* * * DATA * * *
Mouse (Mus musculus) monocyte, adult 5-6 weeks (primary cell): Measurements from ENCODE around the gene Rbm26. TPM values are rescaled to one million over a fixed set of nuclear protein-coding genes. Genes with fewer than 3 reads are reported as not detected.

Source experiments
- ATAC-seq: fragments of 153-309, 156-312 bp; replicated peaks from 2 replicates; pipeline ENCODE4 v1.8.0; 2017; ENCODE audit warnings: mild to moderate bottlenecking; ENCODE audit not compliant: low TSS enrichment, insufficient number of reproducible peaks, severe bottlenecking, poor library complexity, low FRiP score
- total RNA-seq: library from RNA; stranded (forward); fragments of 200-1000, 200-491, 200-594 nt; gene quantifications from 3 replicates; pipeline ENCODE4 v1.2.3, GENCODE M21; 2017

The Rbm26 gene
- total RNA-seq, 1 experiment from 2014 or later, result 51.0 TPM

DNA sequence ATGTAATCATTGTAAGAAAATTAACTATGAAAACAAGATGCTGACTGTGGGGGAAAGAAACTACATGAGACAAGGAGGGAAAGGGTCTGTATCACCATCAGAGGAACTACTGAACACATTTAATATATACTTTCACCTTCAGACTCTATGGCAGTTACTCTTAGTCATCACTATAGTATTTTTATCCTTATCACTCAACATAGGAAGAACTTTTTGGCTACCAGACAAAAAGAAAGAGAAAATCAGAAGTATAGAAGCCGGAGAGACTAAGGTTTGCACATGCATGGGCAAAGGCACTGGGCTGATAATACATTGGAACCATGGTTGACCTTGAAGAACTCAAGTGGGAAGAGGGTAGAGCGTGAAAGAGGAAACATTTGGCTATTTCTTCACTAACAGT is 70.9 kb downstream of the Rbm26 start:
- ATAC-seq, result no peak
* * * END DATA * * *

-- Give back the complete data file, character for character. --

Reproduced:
Mouse (Mus musculus) monocyte, adult 5-6 weeks (primary cell): Measurements from ENCODE around the gene Rbm26. TPM values are rescaled to one million over a fixed set of nuclear protein-coding genes. Genes with fewer than 3 reads are reported as not detected.

Source experiments
- ATAC-seq: fragments of 153-309, 156-312 bp; replicated peaks from 2 replicates; pipeline ENCODE4 v1.8.0; 2017; ENCODE audit warnings: mild to moderate bottlenecking; ENCODE audit not compliant: low TSS enrichment, insufficient number of reproducible peaks, severe bottlenecking, poor library complexity, low FRiP score
- total RNA-seq: library from RNA; stranded (forward); fragments of 200-1000, 200-491, 200-594 nt; gene quantifications from 3 replicates; pipeline ENCODE4 v1.2.3, GENCODE M21; 2017

The Rbm26 gene
- total RNA-seq, 1 experiment from 2014 or later, result 51.0 TPM

DNA sequence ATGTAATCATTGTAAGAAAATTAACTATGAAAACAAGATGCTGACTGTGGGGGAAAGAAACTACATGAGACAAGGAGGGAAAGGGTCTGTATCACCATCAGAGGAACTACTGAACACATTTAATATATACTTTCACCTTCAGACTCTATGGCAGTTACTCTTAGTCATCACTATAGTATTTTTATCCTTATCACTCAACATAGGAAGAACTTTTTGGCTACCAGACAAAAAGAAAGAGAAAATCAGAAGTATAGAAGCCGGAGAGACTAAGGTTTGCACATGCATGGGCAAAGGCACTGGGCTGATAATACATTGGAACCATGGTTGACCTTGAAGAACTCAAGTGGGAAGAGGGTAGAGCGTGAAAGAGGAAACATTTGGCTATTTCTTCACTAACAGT is 70.9 kb downstream of the Rbm26 start:
- ATAC-seq, result no peak